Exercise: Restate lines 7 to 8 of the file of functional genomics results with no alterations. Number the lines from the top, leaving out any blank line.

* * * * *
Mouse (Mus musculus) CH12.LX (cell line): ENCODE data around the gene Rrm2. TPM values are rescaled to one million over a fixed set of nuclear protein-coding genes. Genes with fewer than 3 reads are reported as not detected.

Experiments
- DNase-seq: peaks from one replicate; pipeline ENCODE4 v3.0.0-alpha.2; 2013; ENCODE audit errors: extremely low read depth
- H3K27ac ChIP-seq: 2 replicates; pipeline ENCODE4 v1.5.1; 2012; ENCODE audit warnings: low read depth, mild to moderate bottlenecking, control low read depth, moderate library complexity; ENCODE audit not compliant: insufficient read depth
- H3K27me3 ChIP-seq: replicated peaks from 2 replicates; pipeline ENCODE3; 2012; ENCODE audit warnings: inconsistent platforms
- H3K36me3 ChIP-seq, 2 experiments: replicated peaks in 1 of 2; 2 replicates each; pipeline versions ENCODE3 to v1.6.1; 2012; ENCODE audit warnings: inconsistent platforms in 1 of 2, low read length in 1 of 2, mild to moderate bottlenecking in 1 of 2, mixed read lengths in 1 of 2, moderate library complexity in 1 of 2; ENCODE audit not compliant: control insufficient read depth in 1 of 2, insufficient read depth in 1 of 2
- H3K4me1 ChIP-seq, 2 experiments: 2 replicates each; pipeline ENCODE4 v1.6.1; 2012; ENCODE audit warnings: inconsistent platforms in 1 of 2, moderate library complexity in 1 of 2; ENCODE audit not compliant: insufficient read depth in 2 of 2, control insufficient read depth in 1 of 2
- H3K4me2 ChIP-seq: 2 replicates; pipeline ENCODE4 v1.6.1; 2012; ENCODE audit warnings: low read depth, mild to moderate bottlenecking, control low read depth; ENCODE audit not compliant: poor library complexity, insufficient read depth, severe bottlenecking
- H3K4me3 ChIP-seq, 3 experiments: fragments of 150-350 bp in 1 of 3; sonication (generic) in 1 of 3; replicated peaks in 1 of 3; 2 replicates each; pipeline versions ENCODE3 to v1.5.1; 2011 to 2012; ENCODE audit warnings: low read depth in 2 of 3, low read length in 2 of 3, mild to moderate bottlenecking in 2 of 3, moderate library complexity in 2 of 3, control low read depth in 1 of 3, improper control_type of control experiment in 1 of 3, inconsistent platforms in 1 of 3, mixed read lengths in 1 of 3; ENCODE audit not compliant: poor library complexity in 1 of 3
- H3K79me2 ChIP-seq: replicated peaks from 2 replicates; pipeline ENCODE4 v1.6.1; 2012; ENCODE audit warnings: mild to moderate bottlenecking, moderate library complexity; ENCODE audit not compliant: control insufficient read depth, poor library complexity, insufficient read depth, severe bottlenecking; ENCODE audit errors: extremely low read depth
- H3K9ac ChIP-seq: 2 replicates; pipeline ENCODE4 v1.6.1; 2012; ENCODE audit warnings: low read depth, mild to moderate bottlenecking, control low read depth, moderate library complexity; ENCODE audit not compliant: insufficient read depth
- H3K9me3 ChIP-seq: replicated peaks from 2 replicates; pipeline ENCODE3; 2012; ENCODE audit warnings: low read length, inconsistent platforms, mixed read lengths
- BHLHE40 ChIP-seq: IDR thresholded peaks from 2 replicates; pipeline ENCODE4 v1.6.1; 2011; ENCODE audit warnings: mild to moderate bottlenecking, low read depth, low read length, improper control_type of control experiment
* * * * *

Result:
- H3K4me1 ChIP-seq, 2 experiments: 2 replicates each; pipeline ENCODE4 v1.6.1; 2012; ENCODE audit warnings: inconsistent platforms in 1 of 2, moderate library complexity in 1 of 2; ENCODE audit not compliant: insufficient read depth in 2 of 2, control insufficient read depth in 1 of 2
- H3K4me2 ChIP-seq: 2 replicates; pipeline ENCODE4 v1.6.1; 2012; ENCODE audit warnings: low read depth, mild to moderate bottlenecking, control low read depth; ENCODE audit not compliant: poor library complexity, insufficient read depth, severe bottlenecking